On the Road is a weekday feature spotlighting reader photo submissions. From the exotic to the familiar, whether you’re traveling or in your own backyard, we would love to see the world through your eyes.
This series was created by Alain Chamot (1971-2020).
This last China set features Red Stone Gorge, another Yulin “attraction.” The first four pictures were taken by one of Jamie’s fellow “foreign teachers,” a young man from the Netherlands who was in China teaching English. I’m including his shots because my camera battery died that day and I hadn’t brought a spare.
Thanks to Steve from Mendocino for editing the pictures, and YY_Sima Qian for showing up in the comments to add detail and a local perspective to the China I tried to capture.
The gorge has a series of recesses carved into the walls, each with a mix of Buddhist statues and in some cases inscriptions. As with the pagoda in the previous set, I couldn’t get much of an explanation out of the local people for who built this place, or when.
One of the more vivid recesses.
Steep! But at least there’s a chain to hang onto.
The bridge across the river that snaked through the gorge.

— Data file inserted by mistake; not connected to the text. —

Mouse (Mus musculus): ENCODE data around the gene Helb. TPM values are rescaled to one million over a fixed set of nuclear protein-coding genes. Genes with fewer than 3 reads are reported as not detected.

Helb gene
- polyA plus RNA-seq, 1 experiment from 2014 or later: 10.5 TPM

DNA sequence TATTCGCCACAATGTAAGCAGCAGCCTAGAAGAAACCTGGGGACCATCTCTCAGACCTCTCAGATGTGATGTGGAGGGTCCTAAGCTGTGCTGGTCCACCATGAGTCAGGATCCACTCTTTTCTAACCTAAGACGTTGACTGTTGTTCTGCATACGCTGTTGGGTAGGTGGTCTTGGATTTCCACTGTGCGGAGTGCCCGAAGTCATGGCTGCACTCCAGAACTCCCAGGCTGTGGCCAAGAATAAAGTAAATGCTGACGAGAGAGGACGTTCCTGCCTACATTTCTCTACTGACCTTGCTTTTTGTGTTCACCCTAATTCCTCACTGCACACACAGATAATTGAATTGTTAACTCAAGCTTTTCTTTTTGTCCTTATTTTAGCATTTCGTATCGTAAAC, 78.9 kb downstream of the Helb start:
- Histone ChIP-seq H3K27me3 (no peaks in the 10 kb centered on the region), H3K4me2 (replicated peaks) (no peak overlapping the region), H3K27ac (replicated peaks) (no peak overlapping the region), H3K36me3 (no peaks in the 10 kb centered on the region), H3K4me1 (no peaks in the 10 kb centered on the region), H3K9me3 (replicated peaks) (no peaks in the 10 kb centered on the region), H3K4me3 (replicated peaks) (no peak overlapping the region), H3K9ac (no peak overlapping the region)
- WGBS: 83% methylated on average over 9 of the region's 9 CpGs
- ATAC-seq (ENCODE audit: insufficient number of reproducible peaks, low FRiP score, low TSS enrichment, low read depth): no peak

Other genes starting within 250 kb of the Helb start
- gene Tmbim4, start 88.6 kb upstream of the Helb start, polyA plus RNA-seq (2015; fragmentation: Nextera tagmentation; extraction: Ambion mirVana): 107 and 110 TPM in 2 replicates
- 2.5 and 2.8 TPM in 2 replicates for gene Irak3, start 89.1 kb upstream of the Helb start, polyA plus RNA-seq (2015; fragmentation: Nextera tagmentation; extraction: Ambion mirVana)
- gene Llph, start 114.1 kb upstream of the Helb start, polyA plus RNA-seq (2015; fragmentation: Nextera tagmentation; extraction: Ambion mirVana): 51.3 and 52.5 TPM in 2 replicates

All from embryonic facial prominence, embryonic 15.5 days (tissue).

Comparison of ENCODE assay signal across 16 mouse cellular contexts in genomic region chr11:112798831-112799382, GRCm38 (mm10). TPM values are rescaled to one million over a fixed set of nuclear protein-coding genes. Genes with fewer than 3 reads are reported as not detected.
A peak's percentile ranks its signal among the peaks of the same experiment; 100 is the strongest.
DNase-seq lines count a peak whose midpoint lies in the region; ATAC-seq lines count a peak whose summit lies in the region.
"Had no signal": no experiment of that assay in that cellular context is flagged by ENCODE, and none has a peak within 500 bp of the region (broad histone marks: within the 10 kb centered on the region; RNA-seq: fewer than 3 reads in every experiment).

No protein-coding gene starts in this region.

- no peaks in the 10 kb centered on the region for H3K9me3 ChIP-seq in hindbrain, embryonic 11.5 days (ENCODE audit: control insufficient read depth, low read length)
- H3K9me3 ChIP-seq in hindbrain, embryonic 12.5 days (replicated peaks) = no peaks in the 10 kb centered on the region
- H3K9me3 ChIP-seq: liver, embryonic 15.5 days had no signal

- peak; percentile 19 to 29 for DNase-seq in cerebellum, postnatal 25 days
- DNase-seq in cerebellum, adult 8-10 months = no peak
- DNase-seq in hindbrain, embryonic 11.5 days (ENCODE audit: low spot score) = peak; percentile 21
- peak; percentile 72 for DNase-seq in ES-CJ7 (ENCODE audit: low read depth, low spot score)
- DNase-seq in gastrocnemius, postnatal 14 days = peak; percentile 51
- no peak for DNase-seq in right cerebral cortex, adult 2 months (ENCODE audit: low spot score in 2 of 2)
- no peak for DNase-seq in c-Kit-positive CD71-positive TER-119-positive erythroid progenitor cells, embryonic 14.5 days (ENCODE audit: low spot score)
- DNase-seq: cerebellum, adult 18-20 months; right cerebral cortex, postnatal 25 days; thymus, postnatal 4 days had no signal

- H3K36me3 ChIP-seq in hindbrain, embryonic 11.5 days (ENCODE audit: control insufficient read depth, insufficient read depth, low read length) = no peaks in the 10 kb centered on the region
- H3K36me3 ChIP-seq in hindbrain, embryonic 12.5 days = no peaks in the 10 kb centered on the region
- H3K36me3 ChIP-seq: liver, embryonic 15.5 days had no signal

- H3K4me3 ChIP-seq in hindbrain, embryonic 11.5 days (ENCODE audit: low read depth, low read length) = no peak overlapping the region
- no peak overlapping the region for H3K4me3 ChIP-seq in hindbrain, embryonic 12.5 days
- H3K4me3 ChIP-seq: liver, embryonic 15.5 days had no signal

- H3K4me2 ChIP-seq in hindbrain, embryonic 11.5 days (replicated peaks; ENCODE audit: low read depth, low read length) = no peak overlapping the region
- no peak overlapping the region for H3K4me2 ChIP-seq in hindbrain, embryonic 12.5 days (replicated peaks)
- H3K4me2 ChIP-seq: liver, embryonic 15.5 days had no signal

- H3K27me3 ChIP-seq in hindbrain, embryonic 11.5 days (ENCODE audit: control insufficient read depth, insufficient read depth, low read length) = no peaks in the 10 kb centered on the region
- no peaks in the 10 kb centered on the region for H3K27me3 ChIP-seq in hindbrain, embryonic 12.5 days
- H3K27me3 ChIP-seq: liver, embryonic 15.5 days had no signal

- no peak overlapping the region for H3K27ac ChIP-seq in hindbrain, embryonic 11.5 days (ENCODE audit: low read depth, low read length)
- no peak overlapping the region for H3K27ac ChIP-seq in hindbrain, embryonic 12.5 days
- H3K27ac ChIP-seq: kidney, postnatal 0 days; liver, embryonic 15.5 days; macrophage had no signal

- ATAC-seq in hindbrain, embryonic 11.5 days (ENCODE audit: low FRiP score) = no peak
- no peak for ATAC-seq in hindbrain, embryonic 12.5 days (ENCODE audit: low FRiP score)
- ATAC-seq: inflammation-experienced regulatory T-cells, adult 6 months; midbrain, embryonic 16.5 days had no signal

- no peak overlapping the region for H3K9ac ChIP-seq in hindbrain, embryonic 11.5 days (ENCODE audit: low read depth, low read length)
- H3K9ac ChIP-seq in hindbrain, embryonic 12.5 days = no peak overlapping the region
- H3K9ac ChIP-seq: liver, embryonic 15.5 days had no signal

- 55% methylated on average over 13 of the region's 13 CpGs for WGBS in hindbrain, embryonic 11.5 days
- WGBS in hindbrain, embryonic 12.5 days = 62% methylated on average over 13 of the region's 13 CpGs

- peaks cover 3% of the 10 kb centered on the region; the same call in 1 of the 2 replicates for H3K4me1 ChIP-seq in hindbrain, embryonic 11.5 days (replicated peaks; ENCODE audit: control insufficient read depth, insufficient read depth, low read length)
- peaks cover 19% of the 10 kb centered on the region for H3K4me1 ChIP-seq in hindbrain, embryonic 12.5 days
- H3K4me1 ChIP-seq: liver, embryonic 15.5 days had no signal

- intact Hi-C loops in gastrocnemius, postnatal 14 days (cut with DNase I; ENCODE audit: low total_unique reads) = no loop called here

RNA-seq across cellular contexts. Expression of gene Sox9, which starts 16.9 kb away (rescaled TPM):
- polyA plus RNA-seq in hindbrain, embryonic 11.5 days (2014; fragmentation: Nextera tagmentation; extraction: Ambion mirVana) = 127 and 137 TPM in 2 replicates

Cross-cultural manifestation were common, including a Hooter’s in Beijing (not pictured :-) )
I wrote in an earlier post that I ate everything I was offered except chicken feet. But I had no idea what some of it was, and in particular there was occasionally a flavor in the food in Yulin that I wasn’t that fond of. Jamie and I thought it might be goat, mutton, or lamb, which I don’t eat at home, but his Mandarin vocabulary didn’t extent to distinguishing amongst them, if indeed there even is the same distinction as in English.
Late in my visit I discovered that the taste I didn’t particularly like was the local bean curd. As with everything else, the Yulin folks assured me that Yulin’s bean curd was the best in China, and therefore the best in the world. I came away privately unconvinced. And I’m kind of glad I didn’t see a lot of sights like this before I started eating out in China.
This was taken on my last day in Yulin.
At the airport while I was waiting to board the flight home. I actually braved the flight to Beijing and an overnight in a hotel without my guide.
Picture taken by my son Jamie, who was my tour guide, host, and translator for the five weeks I spent in China – and who thus gave me the adventure of a lifetime.